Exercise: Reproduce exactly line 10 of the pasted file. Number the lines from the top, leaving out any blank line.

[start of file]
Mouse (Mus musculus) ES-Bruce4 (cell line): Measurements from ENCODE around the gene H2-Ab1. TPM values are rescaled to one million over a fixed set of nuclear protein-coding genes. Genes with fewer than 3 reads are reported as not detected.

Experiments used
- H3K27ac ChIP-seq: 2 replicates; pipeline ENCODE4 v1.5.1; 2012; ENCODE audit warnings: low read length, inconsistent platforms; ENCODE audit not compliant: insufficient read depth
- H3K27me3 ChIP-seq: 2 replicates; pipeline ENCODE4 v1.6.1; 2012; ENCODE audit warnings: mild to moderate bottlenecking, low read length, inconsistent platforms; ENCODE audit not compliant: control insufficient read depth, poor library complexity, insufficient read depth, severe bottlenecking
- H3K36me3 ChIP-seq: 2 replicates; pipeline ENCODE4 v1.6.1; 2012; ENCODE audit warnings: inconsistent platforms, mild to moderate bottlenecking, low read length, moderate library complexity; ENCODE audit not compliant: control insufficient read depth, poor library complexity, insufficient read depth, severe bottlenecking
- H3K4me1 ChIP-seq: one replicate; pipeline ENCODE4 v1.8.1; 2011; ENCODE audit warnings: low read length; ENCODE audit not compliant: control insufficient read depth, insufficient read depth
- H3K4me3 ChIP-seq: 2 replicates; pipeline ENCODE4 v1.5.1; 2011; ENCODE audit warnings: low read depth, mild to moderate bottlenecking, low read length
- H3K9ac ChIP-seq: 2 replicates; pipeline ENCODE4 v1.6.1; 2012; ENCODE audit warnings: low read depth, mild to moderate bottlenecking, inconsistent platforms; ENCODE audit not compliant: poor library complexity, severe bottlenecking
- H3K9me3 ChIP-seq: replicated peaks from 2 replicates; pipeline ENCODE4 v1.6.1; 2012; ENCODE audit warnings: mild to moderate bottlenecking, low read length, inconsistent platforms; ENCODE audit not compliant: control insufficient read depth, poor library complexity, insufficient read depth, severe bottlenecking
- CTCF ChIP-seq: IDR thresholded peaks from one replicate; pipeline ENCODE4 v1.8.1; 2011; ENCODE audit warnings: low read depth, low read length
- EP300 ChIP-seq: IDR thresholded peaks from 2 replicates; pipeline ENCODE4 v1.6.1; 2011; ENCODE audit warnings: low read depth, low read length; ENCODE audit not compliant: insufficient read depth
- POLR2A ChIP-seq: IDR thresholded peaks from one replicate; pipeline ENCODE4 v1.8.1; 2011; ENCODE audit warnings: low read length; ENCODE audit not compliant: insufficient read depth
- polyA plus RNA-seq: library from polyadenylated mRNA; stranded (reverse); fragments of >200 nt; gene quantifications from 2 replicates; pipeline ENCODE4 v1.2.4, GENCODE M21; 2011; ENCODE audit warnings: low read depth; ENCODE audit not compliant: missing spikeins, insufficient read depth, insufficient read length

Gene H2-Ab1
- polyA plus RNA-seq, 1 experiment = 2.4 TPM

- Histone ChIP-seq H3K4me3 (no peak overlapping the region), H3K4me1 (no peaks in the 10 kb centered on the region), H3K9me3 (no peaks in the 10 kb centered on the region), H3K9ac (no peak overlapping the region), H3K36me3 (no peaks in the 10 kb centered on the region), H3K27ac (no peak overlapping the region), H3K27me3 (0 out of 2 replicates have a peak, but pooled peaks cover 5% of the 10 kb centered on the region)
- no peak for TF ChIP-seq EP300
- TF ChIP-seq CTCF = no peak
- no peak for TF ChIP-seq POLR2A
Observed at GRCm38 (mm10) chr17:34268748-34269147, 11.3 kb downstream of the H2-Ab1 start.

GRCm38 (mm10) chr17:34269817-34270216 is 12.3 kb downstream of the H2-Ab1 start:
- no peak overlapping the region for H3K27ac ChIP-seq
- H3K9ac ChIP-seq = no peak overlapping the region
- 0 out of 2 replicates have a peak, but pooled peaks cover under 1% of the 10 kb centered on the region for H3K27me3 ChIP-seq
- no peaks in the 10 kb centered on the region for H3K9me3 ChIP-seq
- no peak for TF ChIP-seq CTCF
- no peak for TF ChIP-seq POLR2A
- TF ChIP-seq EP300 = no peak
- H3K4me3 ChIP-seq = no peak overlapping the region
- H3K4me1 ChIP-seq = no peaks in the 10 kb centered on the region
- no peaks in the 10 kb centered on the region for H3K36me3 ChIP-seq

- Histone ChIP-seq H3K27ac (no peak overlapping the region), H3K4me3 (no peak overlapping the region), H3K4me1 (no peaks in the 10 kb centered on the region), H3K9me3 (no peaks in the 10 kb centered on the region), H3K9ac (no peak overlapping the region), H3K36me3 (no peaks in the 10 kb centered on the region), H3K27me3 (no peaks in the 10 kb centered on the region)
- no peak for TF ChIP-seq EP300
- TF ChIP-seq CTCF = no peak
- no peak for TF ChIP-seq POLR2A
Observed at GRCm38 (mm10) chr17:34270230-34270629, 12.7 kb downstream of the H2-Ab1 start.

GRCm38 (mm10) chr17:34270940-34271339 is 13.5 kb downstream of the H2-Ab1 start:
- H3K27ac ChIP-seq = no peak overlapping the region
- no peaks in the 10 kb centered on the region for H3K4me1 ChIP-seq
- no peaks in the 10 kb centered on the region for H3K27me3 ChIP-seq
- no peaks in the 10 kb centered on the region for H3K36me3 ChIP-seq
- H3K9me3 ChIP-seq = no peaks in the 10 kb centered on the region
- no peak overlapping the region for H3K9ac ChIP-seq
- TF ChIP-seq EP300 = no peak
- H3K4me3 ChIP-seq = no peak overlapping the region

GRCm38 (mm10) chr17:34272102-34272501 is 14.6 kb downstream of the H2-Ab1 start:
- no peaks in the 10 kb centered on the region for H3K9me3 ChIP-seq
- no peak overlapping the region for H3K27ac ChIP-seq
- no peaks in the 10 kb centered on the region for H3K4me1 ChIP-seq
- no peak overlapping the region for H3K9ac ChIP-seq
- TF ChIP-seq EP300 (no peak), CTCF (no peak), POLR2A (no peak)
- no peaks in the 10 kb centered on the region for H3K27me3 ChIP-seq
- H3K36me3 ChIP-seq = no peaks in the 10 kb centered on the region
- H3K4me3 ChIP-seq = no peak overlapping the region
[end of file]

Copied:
- CTCF ChIP-seq: IDR thresholded peaks from one replicate; pipeline ENCODE4 v1.8.1; 2011; ENCODE audit warnings: low read depth, low read length